French Abolitionist as Savior in West Indies

This paternalistic 19th-century monument captures the challenge of commemorating the liberation of an entire people.

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Louis-Ernest Barrias, Victor Schoelcher monument, 1896. Plaster, 223 cm (Musée Saint-Nazaire, Bourbon-Lancy, France)

(The Root) -- This image is part of a weekly series that The Root is presenting in conjunction with the Image of the Black in Western Art Archive at Harvard University's W.E.B. Du Bois Institute for African and African American Research.

The urge to memorialize great moments in history is one of the defining aspects of 19th-century art. In the case of the work seen here, the artist was presented with the especially intriguing challenge of commemorating the liberation of an entire people from bondage. The solution may seem clichéd and patronizing by today's standards, but it lies solidly within the prevailing expressive language of its time. The essence of a culminating historical event is distilled in terms lying between allegory and the more concrete lionization of the individual.

The work honors Victor Schoelcher, a prominent French abolitionist and politician instrumental in the termination of slavery in the French colonies of the West Indies. The monument was commissioned not long after the reformer's death in 1893. The bronze version, based on this original plaster model, was set up in a public square in Cayenne, the capital city of the colony of French Guiana. Its sculptor, Louis-Ernest Barrias, was well-known for a long series of prominent allegorical and commemorative projects.

Schoelcher is presented in the role of beneficent savior, in a manner akin to the ubiquitous depictions of Abraham Lincoln freeing the slaves. Here, "Father Abraham" is replaced by the towering figure of the French emancipator who receives the heartfelt gratitude of an unsophisticated slave. The rhetorical gestures of the two men are a shorthand statement of their relationship, theoretically equal but in reality quite tentatively established. With one arm on the slave's shoulder, Schoelcher shows him the path to freedom with the other.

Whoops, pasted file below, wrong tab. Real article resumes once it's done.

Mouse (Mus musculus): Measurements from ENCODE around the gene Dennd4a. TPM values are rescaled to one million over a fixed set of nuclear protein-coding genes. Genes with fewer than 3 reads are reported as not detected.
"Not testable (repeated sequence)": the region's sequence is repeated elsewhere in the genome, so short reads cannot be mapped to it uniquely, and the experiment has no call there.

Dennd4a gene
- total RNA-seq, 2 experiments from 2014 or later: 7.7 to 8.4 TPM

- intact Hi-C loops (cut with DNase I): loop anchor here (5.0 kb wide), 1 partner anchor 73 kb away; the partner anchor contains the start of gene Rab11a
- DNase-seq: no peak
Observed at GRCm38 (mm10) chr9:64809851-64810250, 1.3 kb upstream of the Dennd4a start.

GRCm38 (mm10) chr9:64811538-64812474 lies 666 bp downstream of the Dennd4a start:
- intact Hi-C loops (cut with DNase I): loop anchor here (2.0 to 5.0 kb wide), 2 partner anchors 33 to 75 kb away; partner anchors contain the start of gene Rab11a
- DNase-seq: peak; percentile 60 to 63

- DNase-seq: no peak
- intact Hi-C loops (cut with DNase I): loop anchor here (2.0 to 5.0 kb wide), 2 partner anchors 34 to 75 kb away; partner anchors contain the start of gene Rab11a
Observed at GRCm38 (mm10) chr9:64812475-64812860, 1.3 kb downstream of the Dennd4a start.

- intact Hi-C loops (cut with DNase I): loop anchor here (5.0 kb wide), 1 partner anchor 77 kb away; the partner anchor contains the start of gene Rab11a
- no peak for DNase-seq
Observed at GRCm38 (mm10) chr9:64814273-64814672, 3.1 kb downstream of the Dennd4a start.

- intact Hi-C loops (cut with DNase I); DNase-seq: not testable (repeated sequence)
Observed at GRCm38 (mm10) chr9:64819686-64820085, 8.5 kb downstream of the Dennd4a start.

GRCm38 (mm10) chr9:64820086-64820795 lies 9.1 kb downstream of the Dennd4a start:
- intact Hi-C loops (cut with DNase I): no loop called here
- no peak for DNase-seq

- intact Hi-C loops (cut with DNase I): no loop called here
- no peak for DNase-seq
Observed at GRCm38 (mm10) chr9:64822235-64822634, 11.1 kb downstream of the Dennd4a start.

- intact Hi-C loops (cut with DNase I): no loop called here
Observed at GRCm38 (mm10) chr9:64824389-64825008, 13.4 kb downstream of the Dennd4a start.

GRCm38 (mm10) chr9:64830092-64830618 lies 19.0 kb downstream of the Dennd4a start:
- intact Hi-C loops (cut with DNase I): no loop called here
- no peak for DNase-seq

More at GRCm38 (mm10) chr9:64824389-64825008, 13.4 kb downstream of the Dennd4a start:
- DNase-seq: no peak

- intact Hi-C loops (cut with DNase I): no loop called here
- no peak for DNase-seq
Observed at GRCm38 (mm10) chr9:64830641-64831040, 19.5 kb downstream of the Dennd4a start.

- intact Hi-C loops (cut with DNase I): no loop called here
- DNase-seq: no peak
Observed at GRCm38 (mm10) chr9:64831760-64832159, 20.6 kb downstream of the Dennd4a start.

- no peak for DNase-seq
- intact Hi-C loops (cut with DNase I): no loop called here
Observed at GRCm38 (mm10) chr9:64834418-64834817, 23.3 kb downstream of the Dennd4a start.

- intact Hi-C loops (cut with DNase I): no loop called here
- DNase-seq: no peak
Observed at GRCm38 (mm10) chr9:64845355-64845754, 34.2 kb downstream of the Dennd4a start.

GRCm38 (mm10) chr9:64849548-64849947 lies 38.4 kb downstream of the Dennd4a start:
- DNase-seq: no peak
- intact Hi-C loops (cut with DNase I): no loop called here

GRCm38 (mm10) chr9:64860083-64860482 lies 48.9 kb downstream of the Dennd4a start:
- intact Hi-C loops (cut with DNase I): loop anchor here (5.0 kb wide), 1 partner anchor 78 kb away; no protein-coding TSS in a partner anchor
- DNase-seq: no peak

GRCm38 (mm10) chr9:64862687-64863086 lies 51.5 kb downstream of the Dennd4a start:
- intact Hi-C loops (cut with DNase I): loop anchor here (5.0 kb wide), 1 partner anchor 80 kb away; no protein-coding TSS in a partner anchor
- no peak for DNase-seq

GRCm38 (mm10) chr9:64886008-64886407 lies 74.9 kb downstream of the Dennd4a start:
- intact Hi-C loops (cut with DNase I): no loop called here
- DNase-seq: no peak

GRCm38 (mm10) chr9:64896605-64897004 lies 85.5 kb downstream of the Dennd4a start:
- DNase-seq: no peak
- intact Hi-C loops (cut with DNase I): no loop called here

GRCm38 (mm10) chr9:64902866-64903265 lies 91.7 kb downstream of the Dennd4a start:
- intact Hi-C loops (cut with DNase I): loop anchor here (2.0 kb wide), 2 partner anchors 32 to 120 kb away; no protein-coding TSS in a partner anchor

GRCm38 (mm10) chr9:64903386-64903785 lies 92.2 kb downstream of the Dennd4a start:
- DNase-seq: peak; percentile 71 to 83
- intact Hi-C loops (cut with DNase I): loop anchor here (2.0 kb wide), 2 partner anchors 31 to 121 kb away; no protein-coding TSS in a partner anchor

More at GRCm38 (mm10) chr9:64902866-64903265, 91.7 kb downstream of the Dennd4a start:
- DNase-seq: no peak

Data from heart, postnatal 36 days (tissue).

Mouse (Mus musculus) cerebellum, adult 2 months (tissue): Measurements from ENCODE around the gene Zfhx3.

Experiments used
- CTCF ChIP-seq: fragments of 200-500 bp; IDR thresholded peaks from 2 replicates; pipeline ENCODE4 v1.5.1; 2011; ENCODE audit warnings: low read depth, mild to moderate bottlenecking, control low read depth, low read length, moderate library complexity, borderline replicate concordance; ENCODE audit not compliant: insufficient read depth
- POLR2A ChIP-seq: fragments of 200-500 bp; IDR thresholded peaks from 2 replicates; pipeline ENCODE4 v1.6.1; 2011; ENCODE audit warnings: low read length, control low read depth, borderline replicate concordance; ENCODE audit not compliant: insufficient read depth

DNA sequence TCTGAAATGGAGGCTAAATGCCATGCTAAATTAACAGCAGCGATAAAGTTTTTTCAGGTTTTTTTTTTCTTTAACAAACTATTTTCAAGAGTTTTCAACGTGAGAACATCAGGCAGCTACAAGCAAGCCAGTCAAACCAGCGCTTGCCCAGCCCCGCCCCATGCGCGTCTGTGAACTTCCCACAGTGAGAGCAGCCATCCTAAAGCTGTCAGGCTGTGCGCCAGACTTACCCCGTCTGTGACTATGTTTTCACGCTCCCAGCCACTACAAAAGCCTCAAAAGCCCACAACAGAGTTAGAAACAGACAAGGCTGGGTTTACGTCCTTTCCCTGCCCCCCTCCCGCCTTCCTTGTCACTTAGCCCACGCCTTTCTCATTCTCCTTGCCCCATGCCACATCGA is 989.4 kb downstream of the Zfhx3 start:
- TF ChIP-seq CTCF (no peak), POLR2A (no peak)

Schoelcher's face exudes a nearly masklike vision of formal benevolence. Though a heartfelt abolitionist, he is here seen in the role of a state official promulgating a governmental decree. The juxtaposition of the two figures produces a telling confrontation of opposites, both formally and politically: the protective cloak of civilization and the vulnerability of nakedness; the power of the French metropole and the subservient position of the colonial realm; maturity and youth; official power abetted by personal wealth; and newfound freedom with a still-uncertain future.

Schoelcher stands here as the culminating figure in the long, convulsive struggle for the abolition of slavery in the French colonies. He was born at a propitious time in the history of the movement. In 1804, the very year of his birth, Haiti had become the world's first independent black nation. Traveling on family business while still young, he directly experienced the horrors of slavery in the Southern United States and Cuba. Greatly moved, he resolved to ameliorate the sufferings of the enslaved people of the French "outre-mer," or overseas possessions.